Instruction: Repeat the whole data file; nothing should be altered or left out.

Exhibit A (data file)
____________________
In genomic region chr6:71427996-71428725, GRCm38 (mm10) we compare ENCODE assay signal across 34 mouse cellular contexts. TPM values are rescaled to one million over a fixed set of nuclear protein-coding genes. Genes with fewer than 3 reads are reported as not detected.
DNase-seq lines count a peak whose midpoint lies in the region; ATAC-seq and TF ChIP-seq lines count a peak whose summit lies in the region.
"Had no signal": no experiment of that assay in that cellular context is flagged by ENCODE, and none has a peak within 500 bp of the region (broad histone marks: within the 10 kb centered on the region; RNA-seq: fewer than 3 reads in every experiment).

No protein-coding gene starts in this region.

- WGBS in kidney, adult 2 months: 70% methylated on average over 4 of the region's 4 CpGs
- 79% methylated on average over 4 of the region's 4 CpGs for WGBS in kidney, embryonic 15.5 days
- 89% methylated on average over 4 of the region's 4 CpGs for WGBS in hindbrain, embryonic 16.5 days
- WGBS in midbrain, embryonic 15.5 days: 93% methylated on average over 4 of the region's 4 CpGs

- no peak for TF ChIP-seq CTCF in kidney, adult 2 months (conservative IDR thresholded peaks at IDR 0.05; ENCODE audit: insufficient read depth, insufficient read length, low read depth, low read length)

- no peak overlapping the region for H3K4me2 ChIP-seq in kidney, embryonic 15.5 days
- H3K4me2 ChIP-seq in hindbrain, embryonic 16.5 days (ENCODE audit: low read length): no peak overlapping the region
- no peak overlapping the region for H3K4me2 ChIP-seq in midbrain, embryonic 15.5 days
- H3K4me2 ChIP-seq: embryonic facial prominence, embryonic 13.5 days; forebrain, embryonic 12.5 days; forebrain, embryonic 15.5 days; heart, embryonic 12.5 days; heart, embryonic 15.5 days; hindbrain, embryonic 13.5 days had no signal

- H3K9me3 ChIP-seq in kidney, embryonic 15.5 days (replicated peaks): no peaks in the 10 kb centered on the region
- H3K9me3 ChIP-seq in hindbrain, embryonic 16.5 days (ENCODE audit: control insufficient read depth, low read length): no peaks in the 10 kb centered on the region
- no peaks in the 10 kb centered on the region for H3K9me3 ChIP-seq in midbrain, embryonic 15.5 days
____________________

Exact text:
In genomic region chr6:71427996-71428725, GRCm38 (mm10) we compare ENCODE assay signal across 34 mouse cellular contexts. TPM values are rescaled to one million over a fixed set of nuclear protein-coding genes. Genes with fewer than 3 reads are reported as not detected.
DNase-seq lines count a peak whose midpoint lies in the region; ATAC-seq and TF ChIP-seq lines count a peak whose summit lies in the region.
"Had no signal": no experiment of that assay in that cellular context is flagged by ENCODE, and none has a peak within 500 bp of the region (broad histone marks: within the 10 kb centered on the region; RNA-seq: fewer than 3 reads in every experiment).

No protein-coding gene starts in this region.

- WGBS in kidney, adult 2 months: 70% methylated on average over 4 of the region's 4 CpGs
- 79% methylated on average over 4 of the region's 4 CpGs for WGBS in kidney, embryonic 15.5 days
- 89% methylated on average over 4 of the region's 4 CpGs for WGBS in hindbrain, embryonic 16.5 days
- WGBS in midbrain, embryonic 15.5 days: 93% methylated on average over 4 of the region's 4 CpGs

- no peak for TF ChIP-seq CTCF in kidney, adult 2 months (conservative IDR thresholded peaks at IDR 0.05; ENCODE audit: insufficient read depth, insufficient read length, low read depth, low read length)

- no peak overlapping the region for H3K4me2 ChIP-seq in kidney, embryonic 15.5 days
- H3K4me2 ChIP-seq in hindbrain, embryonic 16.5 days (ENCODE audit: low read length): no peak overlapping the region
- no peak overlapping the region for H3K4me2 ChIP-seq in midbrain, embryonic 15.5 days
- H3K4me2 ChIP-seq: embryonic facial prominence, embryonic 13.5 days; forebrain, embryonic 12.5 days; forebrain, embryonic 15.5 days; heart, embryonic 12.5 days; heart, embryonic 15.5 days; hindbrain, embryonic 13.5 days had no signal

- H3K9me3 ChIP-seq in kidney, embryonic 15.5 days (replicated peaks): no peaks in the 10 kb centered on the region
- H3K9me3 ChIP-seq in hindbrain, embryonic 16.5 days (ENCODE audit: control insufficient read depth, low read length): no peaks in the 10 kb centered on the region
- no peaks in the 10 kb centered on the region for H3K9me3 ChIP-seq in midbrain, embryonic 15.5 days